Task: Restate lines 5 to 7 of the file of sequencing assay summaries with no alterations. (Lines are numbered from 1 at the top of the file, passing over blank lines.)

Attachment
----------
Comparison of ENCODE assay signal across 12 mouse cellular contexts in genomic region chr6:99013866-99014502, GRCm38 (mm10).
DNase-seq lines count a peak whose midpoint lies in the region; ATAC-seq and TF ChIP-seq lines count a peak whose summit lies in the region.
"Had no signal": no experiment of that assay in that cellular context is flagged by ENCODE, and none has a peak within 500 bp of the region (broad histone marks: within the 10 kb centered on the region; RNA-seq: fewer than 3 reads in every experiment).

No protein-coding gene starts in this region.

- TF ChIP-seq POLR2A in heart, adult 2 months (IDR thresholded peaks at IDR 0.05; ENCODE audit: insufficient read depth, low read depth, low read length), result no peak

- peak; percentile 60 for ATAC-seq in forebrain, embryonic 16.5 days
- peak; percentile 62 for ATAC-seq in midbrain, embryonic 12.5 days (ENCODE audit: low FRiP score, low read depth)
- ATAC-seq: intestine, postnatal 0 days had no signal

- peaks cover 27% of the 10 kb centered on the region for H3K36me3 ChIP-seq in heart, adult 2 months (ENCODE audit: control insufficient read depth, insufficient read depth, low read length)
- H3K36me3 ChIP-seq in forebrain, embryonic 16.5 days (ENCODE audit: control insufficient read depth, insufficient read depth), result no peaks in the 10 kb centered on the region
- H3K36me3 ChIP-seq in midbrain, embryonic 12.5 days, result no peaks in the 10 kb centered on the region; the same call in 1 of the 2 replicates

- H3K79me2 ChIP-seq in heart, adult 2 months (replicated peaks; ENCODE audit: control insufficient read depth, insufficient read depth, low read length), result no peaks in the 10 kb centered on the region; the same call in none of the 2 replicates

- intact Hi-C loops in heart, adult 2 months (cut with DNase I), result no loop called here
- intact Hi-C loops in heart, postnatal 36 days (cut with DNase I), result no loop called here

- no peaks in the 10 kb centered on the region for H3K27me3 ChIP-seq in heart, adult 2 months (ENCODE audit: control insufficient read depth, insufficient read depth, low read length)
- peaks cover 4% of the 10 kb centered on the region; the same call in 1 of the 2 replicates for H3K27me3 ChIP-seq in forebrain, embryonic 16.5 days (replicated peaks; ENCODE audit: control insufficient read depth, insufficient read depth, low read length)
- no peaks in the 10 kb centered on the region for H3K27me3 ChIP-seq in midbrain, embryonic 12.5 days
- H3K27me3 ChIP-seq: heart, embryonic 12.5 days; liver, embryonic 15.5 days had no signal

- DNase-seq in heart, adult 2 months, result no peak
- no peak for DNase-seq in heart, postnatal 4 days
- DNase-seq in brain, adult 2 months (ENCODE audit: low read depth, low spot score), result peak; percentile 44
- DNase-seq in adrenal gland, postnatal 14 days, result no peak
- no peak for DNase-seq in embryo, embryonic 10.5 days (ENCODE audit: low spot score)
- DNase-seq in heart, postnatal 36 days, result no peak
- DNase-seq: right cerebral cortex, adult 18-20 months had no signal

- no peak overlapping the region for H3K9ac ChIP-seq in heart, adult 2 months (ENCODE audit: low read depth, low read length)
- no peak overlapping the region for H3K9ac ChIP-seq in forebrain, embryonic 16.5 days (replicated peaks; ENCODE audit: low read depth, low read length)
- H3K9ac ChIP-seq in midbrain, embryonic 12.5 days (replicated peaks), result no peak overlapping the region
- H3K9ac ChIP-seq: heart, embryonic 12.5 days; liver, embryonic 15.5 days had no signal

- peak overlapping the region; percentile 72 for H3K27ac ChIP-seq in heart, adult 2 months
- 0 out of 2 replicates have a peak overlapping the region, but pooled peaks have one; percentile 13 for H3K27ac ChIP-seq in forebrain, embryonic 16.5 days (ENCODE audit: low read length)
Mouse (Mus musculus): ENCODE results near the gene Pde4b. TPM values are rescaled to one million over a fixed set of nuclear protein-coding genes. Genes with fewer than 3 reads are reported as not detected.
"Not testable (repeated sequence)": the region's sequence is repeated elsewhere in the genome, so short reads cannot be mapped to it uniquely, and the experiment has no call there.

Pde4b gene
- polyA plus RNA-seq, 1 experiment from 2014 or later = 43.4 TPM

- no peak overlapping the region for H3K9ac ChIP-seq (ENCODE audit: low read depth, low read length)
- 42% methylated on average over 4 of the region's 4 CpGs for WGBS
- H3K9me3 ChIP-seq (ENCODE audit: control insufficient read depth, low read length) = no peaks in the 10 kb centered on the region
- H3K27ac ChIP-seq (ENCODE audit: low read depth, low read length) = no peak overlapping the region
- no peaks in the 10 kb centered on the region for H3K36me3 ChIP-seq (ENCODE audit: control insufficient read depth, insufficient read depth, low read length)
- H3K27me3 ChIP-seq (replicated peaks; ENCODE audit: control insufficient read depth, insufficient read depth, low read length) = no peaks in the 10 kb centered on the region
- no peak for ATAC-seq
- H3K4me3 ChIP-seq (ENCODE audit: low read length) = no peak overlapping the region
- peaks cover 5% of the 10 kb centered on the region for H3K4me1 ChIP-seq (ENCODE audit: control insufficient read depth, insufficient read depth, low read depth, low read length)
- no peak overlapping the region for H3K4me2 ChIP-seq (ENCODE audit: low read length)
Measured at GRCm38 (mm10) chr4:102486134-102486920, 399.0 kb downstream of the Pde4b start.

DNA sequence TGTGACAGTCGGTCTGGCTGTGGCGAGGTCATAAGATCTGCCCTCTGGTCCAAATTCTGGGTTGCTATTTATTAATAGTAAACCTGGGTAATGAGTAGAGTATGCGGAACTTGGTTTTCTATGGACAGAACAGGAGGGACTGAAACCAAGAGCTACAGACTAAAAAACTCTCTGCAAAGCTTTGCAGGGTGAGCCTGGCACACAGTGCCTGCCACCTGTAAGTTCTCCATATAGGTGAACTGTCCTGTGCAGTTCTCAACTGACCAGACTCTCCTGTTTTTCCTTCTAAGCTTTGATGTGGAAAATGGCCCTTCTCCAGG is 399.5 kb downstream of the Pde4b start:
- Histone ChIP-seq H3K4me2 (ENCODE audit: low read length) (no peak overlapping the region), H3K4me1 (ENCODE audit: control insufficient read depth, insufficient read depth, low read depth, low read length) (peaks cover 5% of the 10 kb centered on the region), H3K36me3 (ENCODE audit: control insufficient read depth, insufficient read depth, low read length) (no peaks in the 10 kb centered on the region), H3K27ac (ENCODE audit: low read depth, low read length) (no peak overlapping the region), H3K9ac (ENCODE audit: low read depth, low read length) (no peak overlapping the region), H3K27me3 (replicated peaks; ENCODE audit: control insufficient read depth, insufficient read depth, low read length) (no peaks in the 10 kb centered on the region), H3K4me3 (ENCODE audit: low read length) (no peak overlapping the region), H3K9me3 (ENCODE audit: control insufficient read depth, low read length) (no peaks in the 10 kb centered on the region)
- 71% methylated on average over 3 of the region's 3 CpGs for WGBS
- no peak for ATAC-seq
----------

- TF ChIP-seq POLR2A in heart, adult 2 months (IDR thresholded peaks at IDR 0.05; ENCODE audit: insufficient read depth, low read depth, low read length), result no peak

- peak; percentile 60 for ATAC-seq in forebrain, embryonic 16.5 days
- peak; percentile 62 for ATAC-seq in midbrain, embryonic 12.5 days (ENCODE audit: low FRiP score, low read depth)